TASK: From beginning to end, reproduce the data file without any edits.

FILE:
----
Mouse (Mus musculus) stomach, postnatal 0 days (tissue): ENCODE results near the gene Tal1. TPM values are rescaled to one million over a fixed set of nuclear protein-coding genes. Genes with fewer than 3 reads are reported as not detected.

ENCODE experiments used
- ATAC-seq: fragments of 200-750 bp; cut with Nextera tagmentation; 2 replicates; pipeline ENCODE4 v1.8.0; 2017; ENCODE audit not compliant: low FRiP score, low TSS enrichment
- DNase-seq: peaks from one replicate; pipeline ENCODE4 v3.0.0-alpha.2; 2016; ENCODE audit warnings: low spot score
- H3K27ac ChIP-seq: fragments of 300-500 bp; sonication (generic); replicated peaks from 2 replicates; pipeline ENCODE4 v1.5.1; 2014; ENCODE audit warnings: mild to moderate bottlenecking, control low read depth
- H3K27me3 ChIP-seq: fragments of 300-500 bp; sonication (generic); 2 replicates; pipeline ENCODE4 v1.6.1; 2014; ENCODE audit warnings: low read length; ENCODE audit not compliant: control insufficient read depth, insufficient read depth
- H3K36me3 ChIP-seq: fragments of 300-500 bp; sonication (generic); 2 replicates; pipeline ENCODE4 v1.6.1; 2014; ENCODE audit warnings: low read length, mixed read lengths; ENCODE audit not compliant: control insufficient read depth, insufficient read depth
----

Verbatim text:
Mouse (Mus musculus) stomach, postnatal 0 days (tissue): ENCODE results near the gene Tal1. TPM values are rescaled to one million over a fixed set of nuclear protein-coding genes. Genes with fewer than 3 reads are reported as not detected.

ENCODE experiments used
- ATAC-seq: fragments of 200-750 bp; cut with Nextera tagmentation; 2 replicates; pipeline ENCODE4 v1.8.0; 2017; ENCODE audit not compliant: low FRiP score, low TSS enrichment
- DNase-seq: peaks from one replicate; pipeline ENCODE4 v3.0.0-alpha.2; 2016; ENCODE audit warnings: low spot score
- H3K27ac ChIP-seq: fragments of 300-500 bp; sonication (generic); replicated peaks from 2 replicates; pipeline ENCODE4 v1.5.1; 2014; ENCODE audit warnings: mild to moderate bottlenecking, control low read depth
- H3K27me3 ChIP-seq: fragments of 300-500 bp; sonication (generic); 2 replicates; pipeline ENCODE4 v1.6.1; 2014; ENCODE audit warnings: low read length; ENCODE audit not compliant: control insufficient read depth, insufficient read depth
- H3K36me3 ChIP-seq: fragments of 300-500 bp; sonication (generic); 2 replicates; pipeline ENCODE4 v1.6.1; 2014; ENCODE audit warnings: low read length, mixed read lengths; ENCODE audit not compliant: control insufficient read depth, insufficient read depth